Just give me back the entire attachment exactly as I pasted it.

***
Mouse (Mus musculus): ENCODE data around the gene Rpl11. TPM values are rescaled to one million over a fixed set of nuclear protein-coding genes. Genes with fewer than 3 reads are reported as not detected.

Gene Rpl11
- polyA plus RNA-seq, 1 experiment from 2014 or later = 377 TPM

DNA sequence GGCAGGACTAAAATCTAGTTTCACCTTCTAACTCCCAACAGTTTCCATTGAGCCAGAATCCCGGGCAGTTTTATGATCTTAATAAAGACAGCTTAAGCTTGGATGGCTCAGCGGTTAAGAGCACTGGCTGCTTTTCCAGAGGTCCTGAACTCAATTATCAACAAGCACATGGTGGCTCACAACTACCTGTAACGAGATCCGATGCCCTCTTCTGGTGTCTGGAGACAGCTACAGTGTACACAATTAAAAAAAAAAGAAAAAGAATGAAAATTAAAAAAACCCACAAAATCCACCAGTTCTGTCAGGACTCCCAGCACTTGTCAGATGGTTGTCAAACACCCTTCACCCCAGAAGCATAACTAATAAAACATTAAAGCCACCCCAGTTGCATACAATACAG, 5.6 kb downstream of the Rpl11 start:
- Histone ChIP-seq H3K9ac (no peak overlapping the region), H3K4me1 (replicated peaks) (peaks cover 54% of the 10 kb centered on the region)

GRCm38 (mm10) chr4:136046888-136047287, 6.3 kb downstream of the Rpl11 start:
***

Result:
Mouse (Mus musculus): ENCODE data around the gene Rpl11. TPM values are rescaled to one million over a fixed set of nuclear protein-coding genes. Genes with fewer than 3 reads are reported as not detected.

Gene Rpl11
- polyA plus RNA-seq, 1 experiment from 2014 or later = 377 TPM

DNA sequence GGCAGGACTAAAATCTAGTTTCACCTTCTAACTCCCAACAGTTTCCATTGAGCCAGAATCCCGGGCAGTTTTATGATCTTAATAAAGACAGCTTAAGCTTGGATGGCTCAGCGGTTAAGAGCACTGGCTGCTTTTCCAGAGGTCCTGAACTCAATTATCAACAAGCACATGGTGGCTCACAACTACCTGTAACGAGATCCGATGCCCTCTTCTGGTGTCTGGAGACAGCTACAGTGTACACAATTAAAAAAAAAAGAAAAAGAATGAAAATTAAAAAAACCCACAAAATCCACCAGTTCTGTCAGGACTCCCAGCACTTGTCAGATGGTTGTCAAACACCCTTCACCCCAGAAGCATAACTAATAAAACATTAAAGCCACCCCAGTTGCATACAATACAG, 5.6 kb downstream of the Rpl11 start:
- Histone ChIP-seq H3K9ac (no peak overlapping the region), H3K4me1 (replicated peaks) (peaks cover 54% of the 10 kb centered on the region)

GRCm38 (mm10) chr4:136046888-136047287, 6.3 kb downstream of the Rpl11 start: